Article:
A further implication of this engagement of experience and theology is that it is critical that we ask the right questions to guide our conversations. Over 50 years ago Nathaniel Micklem was right when he observed that it is more important to raise ultimate questions than it is to give answers. In these times in the life of the church it is good to keep in mind that our questions are more important than our answers.

Besides, we know that it is possible to ask questions in such a fashion that the answer may be given in the form of the question. For instance, sometimes we have posed the matter of sexuality and ordination as a question of justice. We ask: what is just? what allows a person to claim their rights and their rightful place of leadership in the church?

Understood from the angle of this question then the church's discussion about sexuality will largely take place along the lines of the Civil Rights' and Women's movements. Then the primary issues will be: equal opportunity, equal dignity, equal worth, equal love. All of these issues are matters for the church's concern and action, but they do not move us along in this conversation because everyone is in agreement about the need for justice as equal treatment, but there are a significant number of people in Presbyterian Churches who think that an even more critical issue is what does God require in our personal lives. We will not get far with our conversation if the emphasis is justice as the claiming of rights.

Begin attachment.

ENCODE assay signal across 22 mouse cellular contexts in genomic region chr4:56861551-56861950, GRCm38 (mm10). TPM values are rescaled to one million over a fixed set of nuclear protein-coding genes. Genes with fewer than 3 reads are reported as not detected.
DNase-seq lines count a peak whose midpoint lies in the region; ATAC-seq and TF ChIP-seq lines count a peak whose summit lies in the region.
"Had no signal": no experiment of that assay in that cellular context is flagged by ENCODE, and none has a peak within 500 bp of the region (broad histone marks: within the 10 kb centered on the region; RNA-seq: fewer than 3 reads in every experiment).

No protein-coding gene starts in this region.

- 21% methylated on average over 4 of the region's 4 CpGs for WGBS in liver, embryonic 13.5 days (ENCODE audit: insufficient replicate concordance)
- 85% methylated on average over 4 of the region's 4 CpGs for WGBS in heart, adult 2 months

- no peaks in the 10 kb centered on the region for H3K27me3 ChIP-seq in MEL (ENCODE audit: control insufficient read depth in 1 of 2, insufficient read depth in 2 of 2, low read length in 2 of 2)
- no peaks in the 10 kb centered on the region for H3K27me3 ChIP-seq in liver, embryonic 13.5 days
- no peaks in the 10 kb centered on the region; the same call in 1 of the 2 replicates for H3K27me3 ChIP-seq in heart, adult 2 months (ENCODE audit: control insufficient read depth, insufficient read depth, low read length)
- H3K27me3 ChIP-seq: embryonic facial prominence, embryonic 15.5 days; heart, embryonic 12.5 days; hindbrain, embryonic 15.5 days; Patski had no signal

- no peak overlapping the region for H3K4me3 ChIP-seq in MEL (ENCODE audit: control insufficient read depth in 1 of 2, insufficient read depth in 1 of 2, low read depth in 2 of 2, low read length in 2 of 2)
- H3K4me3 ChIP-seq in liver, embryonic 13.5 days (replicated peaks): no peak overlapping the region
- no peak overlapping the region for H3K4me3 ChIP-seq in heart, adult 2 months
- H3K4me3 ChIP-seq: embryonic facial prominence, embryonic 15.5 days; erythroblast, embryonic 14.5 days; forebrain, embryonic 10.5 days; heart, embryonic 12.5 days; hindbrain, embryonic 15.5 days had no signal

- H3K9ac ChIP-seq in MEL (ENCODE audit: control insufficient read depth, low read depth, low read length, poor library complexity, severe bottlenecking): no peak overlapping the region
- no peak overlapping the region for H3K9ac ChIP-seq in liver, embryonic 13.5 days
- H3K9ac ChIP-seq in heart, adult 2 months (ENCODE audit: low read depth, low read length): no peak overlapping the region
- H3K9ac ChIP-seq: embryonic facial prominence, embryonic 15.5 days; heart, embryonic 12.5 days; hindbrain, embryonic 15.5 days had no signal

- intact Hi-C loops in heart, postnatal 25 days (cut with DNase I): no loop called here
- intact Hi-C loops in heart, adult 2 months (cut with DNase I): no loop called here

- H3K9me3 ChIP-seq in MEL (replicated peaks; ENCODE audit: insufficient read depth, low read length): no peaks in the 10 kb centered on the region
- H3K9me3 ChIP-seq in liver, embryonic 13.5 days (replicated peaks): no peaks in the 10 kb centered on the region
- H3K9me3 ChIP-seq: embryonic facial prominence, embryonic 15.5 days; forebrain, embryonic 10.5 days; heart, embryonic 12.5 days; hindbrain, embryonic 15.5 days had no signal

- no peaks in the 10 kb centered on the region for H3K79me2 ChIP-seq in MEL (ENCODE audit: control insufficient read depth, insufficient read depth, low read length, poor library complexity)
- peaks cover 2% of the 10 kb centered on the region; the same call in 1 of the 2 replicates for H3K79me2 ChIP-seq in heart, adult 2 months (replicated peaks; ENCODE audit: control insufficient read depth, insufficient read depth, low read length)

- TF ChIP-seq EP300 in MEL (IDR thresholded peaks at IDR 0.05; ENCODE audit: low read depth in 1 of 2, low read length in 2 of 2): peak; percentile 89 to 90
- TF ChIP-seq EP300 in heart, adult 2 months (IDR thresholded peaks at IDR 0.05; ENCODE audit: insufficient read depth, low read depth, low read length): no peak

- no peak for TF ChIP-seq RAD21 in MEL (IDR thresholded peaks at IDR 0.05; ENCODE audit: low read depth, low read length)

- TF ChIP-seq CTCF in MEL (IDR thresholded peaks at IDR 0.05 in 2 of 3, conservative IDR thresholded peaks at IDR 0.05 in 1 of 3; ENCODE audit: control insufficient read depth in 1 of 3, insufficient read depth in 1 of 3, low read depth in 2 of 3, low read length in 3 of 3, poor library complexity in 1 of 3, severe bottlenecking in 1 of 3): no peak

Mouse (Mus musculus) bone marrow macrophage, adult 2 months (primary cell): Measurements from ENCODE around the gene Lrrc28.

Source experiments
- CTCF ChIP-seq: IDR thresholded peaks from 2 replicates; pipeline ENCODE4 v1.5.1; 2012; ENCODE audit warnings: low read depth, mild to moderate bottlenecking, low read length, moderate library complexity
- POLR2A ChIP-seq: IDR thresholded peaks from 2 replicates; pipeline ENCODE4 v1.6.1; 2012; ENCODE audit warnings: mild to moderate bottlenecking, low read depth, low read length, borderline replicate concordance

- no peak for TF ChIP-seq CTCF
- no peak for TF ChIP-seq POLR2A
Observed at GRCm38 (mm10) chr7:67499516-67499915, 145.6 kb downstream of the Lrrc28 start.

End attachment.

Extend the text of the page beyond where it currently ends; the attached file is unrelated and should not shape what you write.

Others have wanted to talk about this issue as though the chief question is how may we be true to the long standing biblical and Christian tradition about sexuality'? Understood from the angle of this question our likely answer is that we must defend the long standing tradition about sexuality. And while there is certainly great truth to this as well, there are many in the church who think this kind of question is used as an excuse to keep things the way they are.

I would suggest that we consider reframing the questions that guide our discussion something along the line of: How shall each person who is created in the image of God and is loved by God and called to glorify God and serve the neighbor - how shall that person live?

Understood from the angle of this question every person stands at the same place before God. There are no inferior and superior persons. There are no marginalized people and who we are as sexual persons does not cut us off from the love of God or the truth that we are the children of God, or the reality that God calls us to be servants of Christ. Rather our baptism would have each of us ask of ourselves: How may we serve God and the neighbor and by so doing find our true identity and happiness?